New Nobel Prize winners tell the Boston Globe that science funding these days is uncertain.
The New York Times writes that US lawmakers have rejected President Trump's proposal to cut NIH funding.
The law broadens the ability of law enforcement agencies to use rapid DNA sequencing technology and upload resulting data into a federal database.
CBS News reports that the science division of the White House's Office of Science and Technology Policy has no more staffers, though the White House says it does.
President Donald Trump has nominated Jerome Adams as surgeon general, Politico reports.
The Bidens have convened a diverse board and staff with the goal of continuing efforts to accelerate research and development begun under the Cancer Moonshot Initiative.
The partially reinstated US travel ban leaves space for uncertainty for researchers, Nature News says.
An opinion piece appearing at Stat News wonders why a budget cut is being sought for the National Institutes of Health.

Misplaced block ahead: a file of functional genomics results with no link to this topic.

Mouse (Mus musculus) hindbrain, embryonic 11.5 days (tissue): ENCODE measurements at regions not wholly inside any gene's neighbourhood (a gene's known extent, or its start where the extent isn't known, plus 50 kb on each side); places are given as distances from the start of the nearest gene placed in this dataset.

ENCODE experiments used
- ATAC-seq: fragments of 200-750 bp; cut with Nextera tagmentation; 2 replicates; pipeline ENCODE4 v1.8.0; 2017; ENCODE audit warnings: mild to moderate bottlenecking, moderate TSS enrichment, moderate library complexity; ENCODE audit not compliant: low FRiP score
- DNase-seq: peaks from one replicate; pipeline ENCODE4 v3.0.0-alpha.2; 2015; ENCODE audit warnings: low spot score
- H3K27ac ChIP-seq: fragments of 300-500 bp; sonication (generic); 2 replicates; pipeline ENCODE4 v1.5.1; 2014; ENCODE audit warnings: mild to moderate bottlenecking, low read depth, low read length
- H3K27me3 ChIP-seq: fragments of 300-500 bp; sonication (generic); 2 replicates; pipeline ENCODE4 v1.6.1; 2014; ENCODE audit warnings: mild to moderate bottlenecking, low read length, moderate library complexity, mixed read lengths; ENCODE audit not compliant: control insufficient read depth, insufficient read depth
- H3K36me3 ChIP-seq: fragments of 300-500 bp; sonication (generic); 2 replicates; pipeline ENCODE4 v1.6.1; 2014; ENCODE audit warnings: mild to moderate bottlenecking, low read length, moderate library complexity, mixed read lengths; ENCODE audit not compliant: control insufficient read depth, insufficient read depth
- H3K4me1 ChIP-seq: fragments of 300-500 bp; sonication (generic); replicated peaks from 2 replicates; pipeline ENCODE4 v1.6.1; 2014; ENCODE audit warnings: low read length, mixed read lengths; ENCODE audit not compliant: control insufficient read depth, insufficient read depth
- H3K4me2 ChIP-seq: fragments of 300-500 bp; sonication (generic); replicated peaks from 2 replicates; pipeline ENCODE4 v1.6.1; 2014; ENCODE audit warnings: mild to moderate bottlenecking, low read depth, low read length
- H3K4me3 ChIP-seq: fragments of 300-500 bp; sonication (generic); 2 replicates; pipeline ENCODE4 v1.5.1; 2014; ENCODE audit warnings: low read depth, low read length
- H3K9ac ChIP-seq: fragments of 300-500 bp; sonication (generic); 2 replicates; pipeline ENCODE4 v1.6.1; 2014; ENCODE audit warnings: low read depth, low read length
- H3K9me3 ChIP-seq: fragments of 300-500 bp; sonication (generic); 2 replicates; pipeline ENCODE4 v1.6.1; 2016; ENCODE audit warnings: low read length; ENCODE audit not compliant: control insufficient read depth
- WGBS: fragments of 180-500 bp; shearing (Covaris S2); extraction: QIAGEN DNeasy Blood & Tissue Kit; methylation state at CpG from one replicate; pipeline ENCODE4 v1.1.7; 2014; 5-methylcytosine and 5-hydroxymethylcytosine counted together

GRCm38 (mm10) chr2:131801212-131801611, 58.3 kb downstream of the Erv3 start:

President Donald Trump is to name the University of North Carolina-Chapel Hill's Norman Sharpless as director of the National Cancer Institute.
President Donald Trump has announced that Francis Collins will remain director of the US National Institutes of Health.
A Harvard University professor has been charged with making false claims regarding funds he received from China, the New York Times reports.
Discover magazine reports that animal dissections might dissuade students from science careers, but that a firm has developed synthetic frogs for dissections.
Nature News reports that a US panel is reviewing current guidelines for federally funded gain-of-function viral research.
In PNAS this week: de novo mutation patterns among the Amish, an alternative RNA-seq method, and more.